VAT in the Digital Age (ViDA) – A revolution is underway
On 8 December, the European Commission adopted a series of measures to bring the EU VAT rules into the Digital Age.
The proposals, which sought to make sure that VAT revenue is efficiently captured by Member States while simplifying administrative processes for businesses, are made around three distinctive pillars. They essentially include (i) move to real-time digital reporting based on e-invoicing , (ii) new obligations for accommodation and transport digital marketplaces and (iii) single VAT registration for businesses carrying out cross-border transactions.
EU Digital Reporting Requirements
- E-invoicing from 2028
The new system introduces real-time, transaction-based digital reporting for VAT purposes, based on e-invoicing. Mandatory e-invoicing will be introduced for all intra-community business to business (B2B) supplies of goods and services to guarantee near-real time digital reporting. E-invoicing will remain discretionary for domestic transactions but EU Member States will be free to remove the obligation for suppliers to obtain their customers’ approval before issuing electronic invoices. Also, Member States will no longer be required to obtain EU approval for imposing mandatory domestic e-invoicing.
- Near-real time reporting from 2028
In addition, near-real time digital reporting of transaction data will be introduced for intra-community supplies. Reporting will have to be on a transaction-by-transaction basis within two working days after the issuance of the invoice (or from the date the invoice should have been issued). Only B2B cross-border EU transactions will be subject to near-real time reporting. The reporting will be made through immediate consolidation in a common EU database, via which tax authorities will be able to cross-reference sales and purchases to ensure correct VAT collection. This means, among other things, that Recapitulative Statements will no longer be required.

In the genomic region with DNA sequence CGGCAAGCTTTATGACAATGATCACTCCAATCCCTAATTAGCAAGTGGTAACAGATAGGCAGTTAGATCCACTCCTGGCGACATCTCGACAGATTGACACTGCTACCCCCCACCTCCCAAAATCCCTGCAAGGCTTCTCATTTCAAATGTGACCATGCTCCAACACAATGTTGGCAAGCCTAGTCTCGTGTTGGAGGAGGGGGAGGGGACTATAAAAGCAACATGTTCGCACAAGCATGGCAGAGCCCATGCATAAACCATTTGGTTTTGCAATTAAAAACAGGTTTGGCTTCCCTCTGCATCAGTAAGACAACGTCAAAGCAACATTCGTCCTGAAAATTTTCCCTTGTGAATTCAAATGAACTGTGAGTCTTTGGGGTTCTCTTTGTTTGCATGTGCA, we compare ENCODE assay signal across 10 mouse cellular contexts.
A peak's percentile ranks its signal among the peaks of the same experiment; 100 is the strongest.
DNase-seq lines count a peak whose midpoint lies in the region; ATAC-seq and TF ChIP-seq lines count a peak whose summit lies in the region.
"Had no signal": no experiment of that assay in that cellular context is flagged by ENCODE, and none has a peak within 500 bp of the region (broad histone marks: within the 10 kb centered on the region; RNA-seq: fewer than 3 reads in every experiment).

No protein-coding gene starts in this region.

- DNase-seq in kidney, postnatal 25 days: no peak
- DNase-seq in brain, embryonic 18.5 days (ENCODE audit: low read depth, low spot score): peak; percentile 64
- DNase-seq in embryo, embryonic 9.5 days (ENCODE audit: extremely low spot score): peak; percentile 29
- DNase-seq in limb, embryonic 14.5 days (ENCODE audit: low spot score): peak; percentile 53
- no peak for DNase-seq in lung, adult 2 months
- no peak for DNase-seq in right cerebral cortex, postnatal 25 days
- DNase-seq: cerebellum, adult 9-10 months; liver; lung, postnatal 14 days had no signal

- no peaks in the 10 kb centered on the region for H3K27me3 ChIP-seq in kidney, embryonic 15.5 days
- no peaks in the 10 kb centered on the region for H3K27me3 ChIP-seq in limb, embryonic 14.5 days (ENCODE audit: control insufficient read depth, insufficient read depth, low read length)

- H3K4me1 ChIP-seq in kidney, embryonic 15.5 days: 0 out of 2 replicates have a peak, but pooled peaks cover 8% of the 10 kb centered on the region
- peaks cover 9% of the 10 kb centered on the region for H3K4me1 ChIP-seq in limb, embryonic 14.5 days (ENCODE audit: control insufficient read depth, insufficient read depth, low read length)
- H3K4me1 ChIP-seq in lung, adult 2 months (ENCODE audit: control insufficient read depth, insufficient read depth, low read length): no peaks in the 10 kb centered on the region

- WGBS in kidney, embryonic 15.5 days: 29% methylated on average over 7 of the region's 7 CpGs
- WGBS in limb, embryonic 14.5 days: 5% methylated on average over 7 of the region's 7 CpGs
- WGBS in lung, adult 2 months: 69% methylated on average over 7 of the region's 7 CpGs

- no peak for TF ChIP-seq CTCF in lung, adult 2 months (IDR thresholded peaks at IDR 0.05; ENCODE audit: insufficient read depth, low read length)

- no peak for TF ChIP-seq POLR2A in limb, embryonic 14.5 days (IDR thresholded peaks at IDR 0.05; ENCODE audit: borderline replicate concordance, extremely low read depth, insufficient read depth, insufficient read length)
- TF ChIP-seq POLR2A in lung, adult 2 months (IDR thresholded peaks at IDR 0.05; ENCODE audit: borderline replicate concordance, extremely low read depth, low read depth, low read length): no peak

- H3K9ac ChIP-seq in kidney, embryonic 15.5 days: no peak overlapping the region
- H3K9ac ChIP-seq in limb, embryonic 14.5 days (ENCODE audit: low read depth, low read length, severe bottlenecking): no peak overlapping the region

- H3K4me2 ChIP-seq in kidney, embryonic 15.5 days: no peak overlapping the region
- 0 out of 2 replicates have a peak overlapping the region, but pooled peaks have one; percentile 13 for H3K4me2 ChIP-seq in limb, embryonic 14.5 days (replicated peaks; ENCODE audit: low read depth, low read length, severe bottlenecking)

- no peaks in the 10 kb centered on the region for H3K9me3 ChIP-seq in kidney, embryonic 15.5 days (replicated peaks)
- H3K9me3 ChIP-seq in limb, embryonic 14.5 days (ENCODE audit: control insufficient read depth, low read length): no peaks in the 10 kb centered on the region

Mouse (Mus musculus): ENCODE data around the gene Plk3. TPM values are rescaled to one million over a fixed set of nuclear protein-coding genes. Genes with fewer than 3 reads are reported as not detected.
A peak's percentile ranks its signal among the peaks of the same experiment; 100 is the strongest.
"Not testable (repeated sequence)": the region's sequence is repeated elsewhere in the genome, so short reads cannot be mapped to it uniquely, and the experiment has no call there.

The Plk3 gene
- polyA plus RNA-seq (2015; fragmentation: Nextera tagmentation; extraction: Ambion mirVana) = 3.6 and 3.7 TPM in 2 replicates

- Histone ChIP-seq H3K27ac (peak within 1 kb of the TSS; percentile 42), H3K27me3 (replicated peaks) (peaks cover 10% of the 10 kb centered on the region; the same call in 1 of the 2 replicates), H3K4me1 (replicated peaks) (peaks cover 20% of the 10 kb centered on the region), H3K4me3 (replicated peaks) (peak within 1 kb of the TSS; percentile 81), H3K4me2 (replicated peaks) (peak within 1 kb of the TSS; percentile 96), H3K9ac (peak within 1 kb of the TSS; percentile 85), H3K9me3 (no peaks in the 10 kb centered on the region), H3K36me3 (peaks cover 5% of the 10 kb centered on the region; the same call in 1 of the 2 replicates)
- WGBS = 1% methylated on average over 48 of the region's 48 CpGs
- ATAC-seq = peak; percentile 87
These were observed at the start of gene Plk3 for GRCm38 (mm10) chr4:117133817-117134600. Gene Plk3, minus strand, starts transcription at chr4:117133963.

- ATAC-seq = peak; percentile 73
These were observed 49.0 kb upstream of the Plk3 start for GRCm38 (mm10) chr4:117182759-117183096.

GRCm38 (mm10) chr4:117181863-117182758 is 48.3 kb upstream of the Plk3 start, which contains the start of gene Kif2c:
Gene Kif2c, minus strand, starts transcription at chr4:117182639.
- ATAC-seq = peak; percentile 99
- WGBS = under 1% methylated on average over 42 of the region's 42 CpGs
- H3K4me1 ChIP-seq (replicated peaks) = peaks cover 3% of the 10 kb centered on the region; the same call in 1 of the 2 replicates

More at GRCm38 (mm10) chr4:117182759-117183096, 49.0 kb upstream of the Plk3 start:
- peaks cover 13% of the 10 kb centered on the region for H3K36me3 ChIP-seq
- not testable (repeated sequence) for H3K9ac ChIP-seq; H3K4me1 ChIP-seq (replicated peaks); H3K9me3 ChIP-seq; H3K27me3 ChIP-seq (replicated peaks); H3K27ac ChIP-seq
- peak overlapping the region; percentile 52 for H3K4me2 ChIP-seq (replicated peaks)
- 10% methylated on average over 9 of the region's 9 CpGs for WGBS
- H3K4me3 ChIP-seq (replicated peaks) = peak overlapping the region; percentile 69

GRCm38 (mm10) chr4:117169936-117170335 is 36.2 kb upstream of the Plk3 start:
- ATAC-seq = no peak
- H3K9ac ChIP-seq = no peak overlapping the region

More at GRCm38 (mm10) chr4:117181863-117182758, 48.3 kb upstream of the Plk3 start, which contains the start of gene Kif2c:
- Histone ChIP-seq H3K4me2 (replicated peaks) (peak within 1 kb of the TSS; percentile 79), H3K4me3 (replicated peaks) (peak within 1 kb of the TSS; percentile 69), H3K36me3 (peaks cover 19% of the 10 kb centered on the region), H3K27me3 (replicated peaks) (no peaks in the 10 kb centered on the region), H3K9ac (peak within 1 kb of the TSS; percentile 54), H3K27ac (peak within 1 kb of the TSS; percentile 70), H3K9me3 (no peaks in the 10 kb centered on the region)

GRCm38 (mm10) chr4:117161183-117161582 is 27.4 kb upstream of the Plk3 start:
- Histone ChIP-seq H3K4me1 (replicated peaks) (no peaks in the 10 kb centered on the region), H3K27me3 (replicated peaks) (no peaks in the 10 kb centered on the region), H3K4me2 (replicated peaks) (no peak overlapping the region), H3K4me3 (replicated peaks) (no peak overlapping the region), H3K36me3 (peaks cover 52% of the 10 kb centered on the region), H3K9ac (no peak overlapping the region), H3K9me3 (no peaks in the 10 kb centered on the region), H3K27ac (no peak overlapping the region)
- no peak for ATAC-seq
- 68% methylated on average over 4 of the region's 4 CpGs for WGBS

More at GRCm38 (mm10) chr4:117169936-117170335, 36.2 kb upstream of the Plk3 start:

VAT treatment of Platform Economy from 2025
The “deemed supplier” rule already applicable to digital platforms, marketplaces or portals selling goods will apply regardless of where the underlying supplier is established and the status of the end-customer (eg, B2B or B2C).
The new rules stipulate that intermediary platform operators in the short-term accommodation and passenger transport sectors will be considered “deemed suppliers” as well. This means that operators will be deemed to receive the relevant service from the accommodation or transport supplier and to provide the same service to the end-customer. As a result, platform operators themselves will be deemed responsible for collecting VAT when the service providers do not (because they are, for example, a small business not usually required to register for VAT) and for remitting this VAT to tax authorities.
Single EU VAT Registration from 2025
The One Stop-Shop (OSS) will be extended to all remaining cross-border B2C transactions and later, all cross-border B2B transactions. The aim is to reduce administrative complexities and costs, boost tax revenue, encourage the development of the EU Single Market and minimise the VAT Gap.
Additionally, the definition of distance sales of goods will be broadened so as to include second-hand goods, work of art, collectors’ items and antiques.
The possibility to use the One-Stop-Shop will also be extended to movements of own goods thus rendering call off stock simplification measures obsolete (as from 31 December 2025).
These proposed changes are a major revolution in the way our VAT system currently operates. It will remove the current fragmentation in the e-invoicing and digital reporting regulations, pave the way to harmonised digital reporting and increase interoperability between EU Member States.
The changes are essentially aimed at simplifying VAT collection for businesses carrying out cross-border operations while ensuring that VAT revenue is efficiently captured by Member States. But those changes will have a drastic impact on businesses’ systems and processes.
When the time comes, businesses concerned will therefore have to critically review how their systems and, more generally, their internal VAT governance are impacted, in light of the adopted Directive and Implementing Regulations.